Prevention 101: 50s to 80s and Beyond


Dr Stacy KehlBy Dr. Stacy Kehl

In the last couple of issues, I’ve discussed the importance of getting in to see your healthcare provider for routine checkups and care. Seeing your primary care provider is a key step in preventing, detecting, or controlling chronic disease. The US Preventive Services Task Force (USPSTF) provides evidence-based clinical guidelines for prevention of many types of diseases and conditions based on age, gender or risky behaviors (e.g., tobacco, alcohol, sedentary life to name a few). Last month, I discussed age-based recommendations from the USPSTF from your 20s through your 40s. This month, I continue to outline recommendations for the next four decades, your 50s through your 80s. Discuss these recommendations with your healthcare provider, and see which recommendations apply to you, depending on your medical history and lifestyle. For more detailed information, readers can also review USPSTF recommendations online at

50s “You’re gonna put that where?” Yes, friends, time for a screening colonoscopy at age 50. There are other options for detection of colon cancer that you can discuss with your healthcare provider, but given that colon cancer can go undetected for a long time, this is an important screening, and you don’t want to overlook it. Other prevention strategies in this decade include what was previously mentioned (last month) for your 20s, 30s, and 40s (including sexually transmitted disease detection and prevention). We are also concerned about preventing heart attack and stroke, and those with certain risk factors are recommended to start a daily baby aspirin (81mg), and possibly cholesterol medication. Continue daily exercise and heart-healthy diet, as well, to mitigate risks for cardiovascular disease.

60s You’re actually pretty young, considering that the average American lives into their 80s, you still have 20+ years to go! In this decade, we are concerned with preventing injuries and maintaining health, so a home safety assessment is a great idea. Many of the recommendations from previous decades continue through our 60s, including cancer screenings (breast, colon, and cervical); add to that list a prostate check for the men and a lung cancer screening for anyone who has ever smoked. Women should also continue to check for osteoporosis. Remaining active through these years is important, although we may not be pumping iron anymore, as excessive weight gain increases risk for heart disease, high blood pressure, Type 2 diabetes and other chronic conditions. Continuing daily walks and light resistance training is a great regimen to remain fit.

70s Got grandkids? It’s been a long time since you chased around a toddler! Keep an eye on the blood pressure and make sure your home is safe to prevent falls and accidents, not just for the kids, but for you too. Osteoporosis risk factors and screenings should also be discussed with your provider, as broken bones in your 70s can cause lengthy rehab. USPSTF recommends healthy diet, blood pressure control, and cholesterol control to help prevent heart attack and stroke for people in their 70s. If you are a man aged 65-75 who has ever smoked, you should discuss with your healthcare provider having a screening test for abdominal aortic aneurysm. Being 70 doesn’t mean you have to lay down and watch the world go speeding past, but keep in close contact with your primary care provider for their recommendations for safety and health.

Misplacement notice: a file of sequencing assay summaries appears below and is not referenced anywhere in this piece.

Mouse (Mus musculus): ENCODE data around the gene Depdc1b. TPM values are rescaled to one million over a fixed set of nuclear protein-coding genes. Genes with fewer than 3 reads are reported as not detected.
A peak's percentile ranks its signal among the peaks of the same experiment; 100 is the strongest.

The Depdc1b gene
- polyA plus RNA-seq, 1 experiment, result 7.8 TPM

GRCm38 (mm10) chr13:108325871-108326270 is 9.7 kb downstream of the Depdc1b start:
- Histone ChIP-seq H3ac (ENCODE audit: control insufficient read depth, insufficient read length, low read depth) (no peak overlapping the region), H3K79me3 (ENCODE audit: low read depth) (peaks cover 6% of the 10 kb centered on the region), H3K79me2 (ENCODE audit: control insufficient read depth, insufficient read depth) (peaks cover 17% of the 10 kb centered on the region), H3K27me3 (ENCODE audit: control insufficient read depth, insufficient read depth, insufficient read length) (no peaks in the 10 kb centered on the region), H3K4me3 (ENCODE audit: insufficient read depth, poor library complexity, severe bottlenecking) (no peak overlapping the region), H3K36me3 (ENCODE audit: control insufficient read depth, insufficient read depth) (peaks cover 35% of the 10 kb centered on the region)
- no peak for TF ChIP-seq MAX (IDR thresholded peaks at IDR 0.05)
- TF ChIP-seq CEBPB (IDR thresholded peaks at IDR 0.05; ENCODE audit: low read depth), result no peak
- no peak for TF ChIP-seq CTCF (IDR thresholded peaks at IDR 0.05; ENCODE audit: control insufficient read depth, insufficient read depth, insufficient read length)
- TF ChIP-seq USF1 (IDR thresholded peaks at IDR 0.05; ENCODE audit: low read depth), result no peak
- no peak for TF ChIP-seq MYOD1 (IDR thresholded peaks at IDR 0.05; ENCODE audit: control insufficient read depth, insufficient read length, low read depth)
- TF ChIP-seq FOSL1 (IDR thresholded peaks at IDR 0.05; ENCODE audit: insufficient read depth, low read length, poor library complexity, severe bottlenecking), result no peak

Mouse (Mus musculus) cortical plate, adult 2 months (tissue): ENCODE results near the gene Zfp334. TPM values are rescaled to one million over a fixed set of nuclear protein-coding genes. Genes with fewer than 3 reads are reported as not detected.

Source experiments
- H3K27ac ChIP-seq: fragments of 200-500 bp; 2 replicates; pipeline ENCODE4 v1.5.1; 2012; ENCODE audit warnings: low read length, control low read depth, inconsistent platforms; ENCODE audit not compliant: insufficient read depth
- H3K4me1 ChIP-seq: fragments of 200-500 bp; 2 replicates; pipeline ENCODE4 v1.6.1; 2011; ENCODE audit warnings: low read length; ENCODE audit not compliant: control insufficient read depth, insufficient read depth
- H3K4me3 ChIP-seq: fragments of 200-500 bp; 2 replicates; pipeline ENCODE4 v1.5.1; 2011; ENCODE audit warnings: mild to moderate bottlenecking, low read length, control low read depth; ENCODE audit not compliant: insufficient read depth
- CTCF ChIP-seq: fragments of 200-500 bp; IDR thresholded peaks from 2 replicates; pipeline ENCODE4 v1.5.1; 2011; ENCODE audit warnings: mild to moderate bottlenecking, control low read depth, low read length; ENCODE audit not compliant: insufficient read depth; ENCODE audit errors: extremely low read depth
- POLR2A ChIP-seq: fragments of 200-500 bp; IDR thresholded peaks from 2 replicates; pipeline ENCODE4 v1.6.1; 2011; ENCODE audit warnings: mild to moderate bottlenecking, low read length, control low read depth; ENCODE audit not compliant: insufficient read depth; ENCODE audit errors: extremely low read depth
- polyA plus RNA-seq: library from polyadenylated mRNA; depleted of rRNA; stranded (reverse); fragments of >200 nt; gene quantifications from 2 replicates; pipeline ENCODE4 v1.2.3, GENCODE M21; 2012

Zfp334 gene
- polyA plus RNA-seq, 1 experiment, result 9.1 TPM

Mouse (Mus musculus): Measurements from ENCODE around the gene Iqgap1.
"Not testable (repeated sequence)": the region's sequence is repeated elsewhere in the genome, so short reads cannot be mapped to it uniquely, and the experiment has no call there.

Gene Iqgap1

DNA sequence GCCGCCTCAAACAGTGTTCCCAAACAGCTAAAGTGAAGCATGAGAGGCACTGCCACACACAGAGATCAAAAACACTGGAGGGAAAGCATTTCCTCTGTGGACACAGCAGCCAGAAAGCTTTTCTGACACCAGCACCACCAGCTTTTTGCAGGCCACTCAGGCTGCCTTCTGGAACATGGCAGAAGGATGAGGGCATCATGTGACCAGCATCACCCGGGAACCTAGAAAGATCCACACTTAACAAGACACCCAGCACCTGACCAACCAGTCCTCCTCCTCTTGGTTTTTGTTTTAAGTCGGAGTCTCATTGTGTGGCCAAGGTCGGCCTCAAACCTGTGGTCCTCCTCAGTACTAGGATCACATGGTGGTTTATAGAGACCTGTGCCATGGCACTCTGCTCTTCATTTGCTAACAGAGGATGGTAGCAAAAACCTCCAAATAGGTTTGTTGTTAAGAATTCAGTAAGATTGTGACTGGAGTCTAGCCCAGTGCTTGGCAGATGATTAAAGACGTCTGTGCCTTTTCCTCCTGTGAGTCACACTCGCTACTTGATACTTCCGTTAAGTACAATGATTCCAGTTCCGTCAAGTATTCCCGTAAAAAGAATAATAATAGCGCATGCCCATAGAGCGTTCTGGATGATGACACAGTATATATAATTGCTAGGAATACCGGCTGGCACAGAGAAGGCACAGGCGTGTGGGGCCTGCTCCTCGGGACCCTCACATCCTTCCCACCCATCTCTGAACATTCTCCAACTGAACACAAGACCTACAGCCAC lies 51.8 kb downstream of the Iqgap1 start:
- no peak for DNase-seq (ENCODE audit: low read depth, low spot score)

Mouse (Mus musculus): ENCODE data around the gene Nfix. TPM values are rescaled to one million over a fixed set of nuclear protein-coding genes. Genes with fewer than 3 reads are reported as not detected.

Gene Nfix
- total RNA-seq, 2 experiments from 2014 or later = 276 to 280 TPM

80s and beyond You’ve come a long way, baby! And for that, most people can get a pass on the colonoscopies and cervical cancer checks. Yay! Keep seeing your primary care, control your blood pressure, blood sugar, and cholesterol, and stay safe in your living environment. As providers, we focus on quality of life in the eighth, ninth and even tenth decades. Medication lists should be reviewed at each visit, as sometimes “less is more” when it comes to medications for older individuals. Unfortunately, alcohol abuse is sometimes overlooked in these generations, but it is a real concern. Individuals should still be screened for substance abuse/overuse (including prescribed drugs) at their healthcare visits. Additionally, the elderly should have screenings for depression, sleep patterns and dietary intake.

Your primary care provider is the “captain of your healthcare ship.” With regular check-ups, health can be smooth sailing. Everyone should see a health care provider on routine intervals; depending on your age, family history, and lifestyle factors, visits should occur at least once a year. Even if you don’t have health insurance, there are resources in the community that can assist you in finding the provider that’s right for you. If it’s been years since you’ve seen a provider, consider taking the first step in protecting your health, and go get a check up!

Dr. Stacy Kehl is a Family Nurse Practitioner with Elements Primary Care, 8406 Panama City Beach Pkwy., Suite K, Panama City Beach. Call (850) 708-1623 or visit